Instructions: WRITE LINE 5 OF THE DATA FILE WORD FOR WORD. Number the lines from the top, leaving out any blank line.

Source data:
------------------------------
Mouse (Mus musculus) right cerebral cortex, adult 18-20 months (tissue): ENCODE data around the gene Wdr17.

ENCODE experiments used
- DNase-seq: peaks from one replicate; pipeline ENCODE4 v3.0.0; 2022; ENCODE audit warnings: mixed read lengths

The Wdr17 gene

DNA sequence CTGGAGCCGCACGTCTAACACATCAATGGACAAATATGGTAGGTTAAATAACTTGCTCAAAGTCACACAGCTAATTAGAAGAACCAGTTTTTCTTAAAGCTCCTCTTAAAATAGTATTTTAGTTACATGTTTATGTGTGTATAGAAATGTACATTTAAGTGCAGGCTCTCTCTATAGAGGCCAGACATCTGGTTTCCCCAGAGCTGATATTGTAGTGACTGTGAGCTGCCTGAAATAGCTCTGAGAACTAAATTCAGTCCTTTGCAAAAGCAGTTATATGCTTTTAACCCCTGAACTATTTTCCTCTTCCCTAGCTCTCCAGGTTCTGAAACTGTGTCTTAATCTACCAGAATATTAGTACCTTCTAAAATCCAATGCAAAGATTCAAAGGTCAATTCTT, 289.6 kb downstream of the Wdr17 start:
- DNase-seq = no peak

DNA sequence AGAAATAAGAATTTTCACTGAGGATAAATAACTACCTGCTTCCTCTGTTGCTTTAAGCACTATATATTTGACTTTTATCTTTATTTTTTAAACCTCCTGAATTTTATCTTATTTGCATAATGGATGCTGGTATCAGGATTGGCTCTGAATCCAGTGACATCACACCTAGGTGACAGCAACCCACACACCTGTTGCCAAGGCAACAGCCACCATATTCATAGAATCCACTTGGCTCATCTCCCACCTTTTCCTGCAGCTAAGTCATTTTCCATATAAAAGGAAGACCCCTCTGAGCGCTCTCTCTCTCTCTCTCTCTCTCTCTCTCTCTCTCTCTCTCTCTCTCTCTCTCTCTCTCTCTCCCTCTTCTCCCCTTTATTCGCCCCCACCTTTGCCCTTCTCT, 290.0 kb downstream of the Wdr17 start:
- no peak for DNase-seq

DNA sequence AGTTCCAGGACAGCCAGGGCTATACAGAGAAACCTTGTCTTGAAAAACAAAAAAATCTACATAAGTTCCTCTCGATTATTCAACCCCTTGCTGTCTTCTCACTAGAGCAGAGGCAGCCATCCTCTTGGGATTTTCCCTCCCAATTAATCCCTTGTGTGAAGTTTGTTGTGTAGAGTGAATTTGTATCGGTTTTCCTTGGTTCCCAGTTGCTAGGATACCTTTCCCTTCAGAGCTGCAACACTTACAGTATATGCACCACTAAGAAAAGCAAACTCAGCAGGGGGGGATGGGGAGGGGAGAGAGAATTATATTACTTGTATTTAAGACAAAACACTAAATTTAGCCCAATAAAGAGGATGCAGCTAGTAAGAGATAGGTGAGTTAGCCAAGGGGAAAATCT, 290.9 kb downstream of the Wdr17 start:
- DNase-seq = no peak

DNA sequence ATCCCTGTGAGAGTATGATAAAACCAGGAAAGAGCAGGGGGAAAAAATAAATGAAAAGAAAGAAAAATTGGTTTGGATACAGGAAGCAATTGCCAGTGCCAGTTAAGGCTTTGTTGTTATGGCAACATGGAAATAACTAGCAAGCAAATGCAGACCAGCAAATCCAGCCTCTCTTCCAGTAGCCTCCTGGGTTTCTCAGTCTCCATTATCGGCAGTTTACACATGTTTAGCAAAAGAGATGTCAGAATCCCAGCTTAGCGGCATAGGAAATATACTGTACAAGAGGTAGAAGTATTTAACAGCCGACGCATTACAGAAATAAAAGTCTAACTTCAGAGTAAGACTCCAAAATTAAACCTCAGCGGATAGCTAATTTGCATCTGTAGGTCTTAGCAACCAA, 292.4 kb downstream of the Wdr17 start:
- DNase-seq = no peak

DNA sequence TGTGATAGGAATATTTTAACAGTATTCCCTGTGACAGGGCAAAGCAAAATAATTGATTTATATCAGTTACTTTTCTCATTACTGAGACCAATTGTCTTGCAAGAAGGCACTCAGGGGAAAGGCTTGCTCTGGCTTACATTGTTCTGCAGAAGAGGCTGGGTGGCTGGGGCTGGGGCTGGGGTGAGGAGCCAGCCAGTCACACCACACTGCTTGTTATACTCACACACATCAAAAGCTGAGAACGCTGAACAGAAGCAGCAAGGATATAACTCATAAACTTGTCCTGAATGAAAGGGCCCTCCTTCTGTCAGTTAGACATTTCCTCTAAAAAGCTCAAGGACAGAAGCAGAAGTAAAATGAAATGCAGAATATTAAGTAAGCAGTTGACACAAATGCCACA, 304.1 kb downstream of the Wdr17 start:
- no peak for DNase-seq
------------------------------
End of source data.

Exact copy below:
DNA sequence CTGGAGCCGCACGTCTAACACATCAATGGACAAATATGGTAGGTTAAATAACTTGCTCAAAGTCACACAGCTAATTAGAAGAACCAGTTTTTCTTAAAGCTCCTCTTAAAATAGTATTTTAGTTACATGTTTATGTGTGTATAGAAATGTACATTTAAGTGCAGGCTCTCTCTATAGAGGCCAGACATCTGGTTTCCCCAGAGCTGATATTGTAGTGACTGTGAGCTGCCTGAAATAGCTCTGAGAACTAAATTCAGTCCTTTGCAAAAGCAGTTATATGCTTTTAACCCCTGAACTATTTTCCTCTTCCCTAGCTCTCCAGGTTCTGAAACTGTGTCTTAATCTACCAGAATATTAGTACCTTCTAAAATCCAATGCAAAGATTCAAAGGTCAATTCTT, 289.6 kb downstream of the Wdr17 start: